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The early history of interaction between the European settlers and the Indigenous peoples of Australia has been hotly debated over the last 30 years. There are two distinct ways of looking at the last two centuries of Australian history. For many years historians presented Australian history as beginning when Captain Cook landed in Botany Bay in 1770. That version of history can be seen in many of the history books from the 1950s and 1960s that would teach students about the White settlers and how they heroically battled the elements and the Indigenous people to establish a 'civilised' society in Australia. Those books present Australia in the late 18th century as an empty country that was ripe for colonisation. See animation

That type of history does not  mention of the fact that the Aboriginal peoples had been in Australia for over 50 000 years. The land that Captain James Cook described as 'terra nullius' (belonging to no one) had belonged to the Aboriginal peoples for a very long time. The 'White' view of Australian history is one of settlement, expansion, exploration, growth and Federation. The 'Black' view of history is one of invasion, disease, resistance, death and destruction of a way of life.

Before 1788 and the arrival of the First Fleet, Indigenous people lived all over Australia and the islands around it. Those who live on the Islands to the north of Australia are known as Torres Strait Islanders. Those known as Aboriginal peoples, who lived in mainland Australia and Tasmania, were not one large, united group, but rather, over 500 separate groups, with their own languages and subcultures. The word 'Aboriginal' is not even an Indigenous word. It was used by the Europeans to describe the original inhabitants of Australia. Each group had their own name for their people - some of the Indigenous peoples from around Sydney call themselves Kooris, not Aboriginal. See image 1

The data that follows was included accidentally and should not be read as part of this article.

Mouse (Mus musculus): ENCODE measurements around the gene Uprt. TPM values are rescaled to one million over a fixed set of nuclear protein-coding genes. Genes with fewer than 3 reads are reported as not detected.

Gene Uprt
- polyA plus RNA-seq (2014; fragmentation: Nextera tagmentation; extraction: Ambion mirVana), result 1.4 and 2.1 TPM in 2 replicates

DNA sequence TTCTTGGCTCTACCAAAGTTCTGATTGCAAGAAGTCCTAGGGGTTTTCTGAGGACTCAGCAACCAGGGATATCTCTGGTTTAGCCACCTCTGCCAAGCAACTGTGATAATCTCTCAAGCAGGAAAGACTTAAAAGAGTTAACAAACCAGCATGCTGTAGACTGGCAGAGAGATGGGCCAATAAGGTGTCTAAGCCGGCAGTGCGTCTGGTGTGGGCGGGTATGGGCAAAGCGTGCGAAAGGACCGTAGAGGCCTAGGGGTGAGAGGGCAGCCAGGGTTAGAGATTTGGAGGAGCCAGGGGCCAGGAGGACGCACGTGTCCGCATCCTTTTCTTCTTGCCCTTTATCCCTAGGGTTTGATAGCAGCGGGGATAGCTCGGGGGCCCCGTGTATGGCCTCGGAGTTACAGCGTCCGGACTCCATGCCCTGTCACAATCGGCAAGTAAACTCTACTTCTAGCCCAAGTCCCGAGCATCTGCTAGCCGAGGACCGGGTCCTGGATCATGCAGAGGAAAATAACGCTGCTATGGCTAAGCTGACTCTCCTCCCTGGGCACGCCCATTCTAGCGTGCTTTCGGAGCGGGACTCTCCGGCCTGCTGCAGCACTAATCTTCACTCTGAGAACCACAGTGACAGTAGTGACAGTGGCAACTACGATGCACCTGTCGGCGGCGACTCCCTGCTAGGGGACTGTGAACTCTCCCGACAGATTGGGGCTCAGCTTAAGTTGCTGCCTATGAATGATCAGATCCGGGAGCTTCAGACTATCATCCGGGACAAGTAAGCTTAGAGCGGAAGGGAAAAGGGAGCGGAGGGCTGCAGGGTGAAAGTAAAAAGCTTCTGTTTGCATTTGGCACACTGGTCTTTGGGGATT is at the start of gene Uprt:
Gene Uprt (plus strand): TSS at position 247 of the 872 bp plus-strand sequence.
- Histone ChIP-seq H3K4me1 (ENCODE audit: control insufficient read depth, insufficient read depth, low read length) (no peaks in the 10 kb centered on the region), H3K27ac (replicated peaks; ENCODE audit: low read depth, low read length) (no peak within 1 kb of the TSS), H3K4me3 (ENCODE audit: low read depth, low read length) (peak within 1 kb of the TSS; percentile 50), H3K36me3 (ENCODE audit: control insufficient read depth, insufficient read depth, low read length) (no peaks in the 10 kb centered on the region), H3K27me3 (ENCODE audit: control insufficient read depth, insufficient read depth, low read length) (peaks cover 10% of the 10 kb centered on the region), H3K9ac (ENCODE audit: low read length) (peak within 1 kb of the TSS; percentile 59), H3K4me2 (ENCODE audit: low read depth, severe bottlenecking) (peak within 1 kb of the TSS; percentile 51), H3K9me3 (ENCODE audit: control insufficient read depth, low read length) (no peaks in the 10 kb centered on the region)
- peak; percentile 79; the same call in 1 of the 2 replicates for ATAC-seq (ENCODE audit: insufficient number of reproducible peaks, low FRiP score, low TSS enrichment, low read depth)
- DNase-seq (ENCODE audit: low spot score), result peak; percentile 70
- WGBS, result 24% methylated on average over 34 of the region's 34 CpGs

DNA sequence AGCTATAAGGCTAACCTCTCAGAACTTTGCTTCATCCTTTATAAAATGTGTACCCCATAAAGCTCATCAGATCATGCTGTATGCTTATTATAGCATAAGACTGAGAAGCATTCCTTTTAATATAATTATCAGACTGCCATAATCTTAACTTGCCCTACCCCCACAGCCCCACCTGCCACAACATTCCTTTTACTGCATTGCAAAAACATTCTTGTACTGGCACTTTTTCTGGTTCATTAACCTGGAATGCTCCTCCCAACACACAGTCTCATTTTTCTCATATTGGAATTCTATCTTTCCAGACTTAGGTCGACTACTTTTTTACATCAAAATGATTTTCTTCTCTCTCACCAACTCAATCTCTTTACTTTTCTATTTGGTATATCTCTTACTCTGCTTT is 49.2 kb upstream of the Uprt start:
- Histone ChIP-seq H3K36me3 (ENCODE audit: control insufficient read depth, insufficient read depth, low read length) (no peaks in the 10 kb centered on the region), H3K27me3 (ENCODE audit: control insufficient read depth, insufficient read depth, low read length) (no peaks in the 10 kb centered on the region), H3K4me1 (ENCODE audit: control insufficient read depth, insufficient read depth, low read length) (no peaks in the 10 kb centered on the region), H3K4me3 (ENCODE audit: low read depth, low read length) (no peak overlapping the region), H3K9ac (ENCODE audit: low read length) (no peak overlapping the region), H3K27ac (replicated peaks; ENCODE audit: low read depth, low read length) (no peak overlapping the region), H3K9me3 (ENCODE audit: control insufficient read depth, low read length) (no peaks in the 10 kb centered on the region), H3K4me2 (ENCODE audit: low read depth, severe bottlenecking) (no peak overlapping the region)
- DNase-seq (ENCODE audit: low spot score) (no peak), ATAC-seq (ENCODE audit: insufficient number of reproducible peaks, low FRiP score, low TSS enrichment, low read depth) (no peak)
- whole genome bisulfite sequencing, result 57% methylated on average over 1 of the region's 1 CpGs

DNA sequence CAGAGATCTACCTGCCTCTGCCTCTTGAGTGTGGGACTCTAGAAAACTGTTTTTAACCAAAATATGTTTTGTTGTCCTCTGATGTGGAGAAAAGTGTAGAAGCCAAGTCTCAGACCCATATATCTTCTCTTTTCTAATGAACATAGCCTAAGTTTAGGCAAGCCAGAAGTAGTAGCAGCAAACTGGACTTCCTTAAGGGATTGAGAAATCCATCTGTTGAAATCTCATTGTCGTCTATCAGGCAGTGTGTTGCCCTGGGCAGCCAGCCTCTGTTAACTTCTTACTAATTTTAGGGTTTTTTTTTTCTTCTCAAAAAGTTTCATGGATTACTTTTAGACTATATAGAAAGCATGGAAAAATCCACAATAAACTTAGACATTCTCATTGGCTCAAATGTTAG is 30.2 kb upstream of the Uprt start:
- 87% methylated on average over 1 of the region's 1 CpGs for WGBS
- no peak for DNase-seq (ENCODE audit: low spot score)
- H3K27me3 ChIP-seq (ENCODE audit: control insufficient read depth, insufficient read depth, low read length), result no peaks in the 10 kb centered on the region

When the First Fleet arrived in 1788 Governor Arthur Phillip was under instruction to treat the 'native peoples' well and not to harm them in any way. The Aboriginal people had never seen white men before and initially believed them to be ghosts or demons, but they eventually became less afraid of them and began to make cautious contact. At the start, relations between the two groups were good - there was still fear on both sides and misunderstandings did happen, but some close relationships were formed. See image 2

In an attempt to increase interaction between the new colony and the Aboriginal people, Governor Phillip ordered that some of them be taken hostage and brought to live in the Port Jackson settlement. Phillip also believed that in bringing Aboriginal people into closer contact with white culture, they could be made to accept European ways. The settlers believed that the Indigenous people were little more than savages, who had to be educated in the 'proper' ways of living. Two of the most famous Indigenous hostages were Bennelong and Colebee. They were encouraged to wear clothes, learn table manners and attend Christian church services. The hope was that they would bring these ideas back into their own community - the reality was when they went back to their own community, they would leave the white man's trappings behind them. See image 3